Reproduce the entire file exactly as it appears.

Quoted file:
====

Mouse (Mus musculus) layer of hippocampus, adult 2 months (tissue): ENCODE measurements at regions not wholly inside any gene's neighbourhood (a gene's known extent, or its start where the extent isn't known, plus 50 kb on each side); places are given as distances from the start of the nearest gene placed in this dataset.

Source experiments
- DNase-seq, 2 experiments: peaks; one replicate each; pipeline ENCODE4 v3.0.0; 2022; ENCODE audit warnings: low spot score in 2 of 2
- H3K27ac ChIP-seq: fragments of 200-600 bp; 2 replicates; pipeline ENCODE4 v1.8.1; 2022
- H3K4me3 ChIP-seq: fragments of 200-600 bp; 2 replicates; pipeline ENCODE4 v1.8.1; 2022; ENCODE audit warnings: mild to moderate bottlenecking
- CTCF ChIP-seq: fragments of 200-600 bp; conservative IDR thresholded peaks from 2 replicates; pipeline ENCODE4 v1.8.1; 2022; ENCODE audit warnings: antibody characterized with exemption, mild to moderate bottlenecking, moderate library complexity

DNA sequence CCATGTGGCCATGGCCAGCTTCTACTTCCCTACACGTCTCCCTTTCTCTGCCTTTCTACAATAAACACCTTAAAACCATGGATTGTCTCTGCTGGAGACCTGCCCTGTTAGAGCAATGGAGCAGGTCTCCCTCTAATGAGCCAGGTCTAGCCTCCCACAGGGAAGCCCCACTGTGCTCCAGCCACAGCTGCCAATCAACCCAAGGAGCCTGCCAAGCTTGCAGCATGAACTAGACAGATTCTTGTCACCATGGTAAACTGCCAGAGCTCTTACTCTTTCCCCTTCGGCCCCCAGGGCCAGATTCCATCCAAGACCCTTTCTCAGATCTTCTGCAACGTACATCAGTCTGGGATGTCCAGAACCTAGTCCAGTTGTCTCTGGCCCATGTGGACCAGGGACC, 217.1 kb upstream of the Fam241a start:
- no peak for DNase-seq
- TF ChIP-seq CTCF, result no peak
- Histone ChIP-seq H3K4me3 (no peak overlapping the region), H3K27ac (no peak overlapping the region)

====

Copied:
Mouse (Mus musculus) layer of hippocampus, adult 2 months (tissue): ENCODE measurements at regions not wholly inside any gene's neighbourhood (a gene's known extent, or its start where the extent isn't known, plus 50 kb on each side); places are given as distances from the start of the nearest gene placed in this dataset.

Source experiments
- DNase-seq, 2 experiments: peaks; one replicate each; pipeline ENCODE4 v3.0.0; 2022; ENCODE audit warnings: low spot score in 2 of 2
- H3K27ac ChIP-seq: fragments of 200-600 bp; 2 replicates; pipeline ENCODE4 v1.8.1; 2022
- H3K4me3 ChIP-seq: fragments of 200-600 bp; 2 replicates; pipeline ENCODE4 v1.8.1; 2022; ENCODE audit warnings: mild to moderate bottlenecking
- CTCF ChIP-seq: fragments of 200-600 bp; conservative IDR thresholded peaks from 2 replicates; pipeline ENCODE4 v1.8.1; 2022; ENCODE audit warnings: antibody characterized with exemption, mild to moderate bottlenecking, moderate library complexity

DNA sequence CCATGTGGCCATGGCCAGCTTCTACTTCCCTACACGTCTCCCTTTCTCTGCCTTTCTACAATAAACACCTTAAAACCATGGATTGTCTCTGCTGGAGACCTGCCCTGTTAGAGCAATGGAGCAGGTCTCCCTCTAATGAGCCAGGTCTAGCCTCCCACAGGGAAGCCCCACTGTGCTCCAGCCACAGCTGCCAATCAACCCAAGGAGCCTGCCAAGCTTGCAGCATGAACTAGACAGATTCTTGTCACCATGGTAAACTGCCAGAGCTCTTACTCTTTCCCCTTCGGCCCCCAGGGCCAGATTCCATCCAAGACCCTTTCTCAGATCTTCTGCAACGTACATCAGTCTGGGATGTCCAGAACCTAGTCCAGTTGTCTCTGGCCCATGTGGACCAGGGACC, 217.1 kb upstream of the Fam241a start:
- no peak for DNase-seq
- TF ChIP-seq CTCF, result no peak
- Histone ChIP-seq H3K4me3 (no peak overlapping the region), H3K27ac (no peak overlapping the region)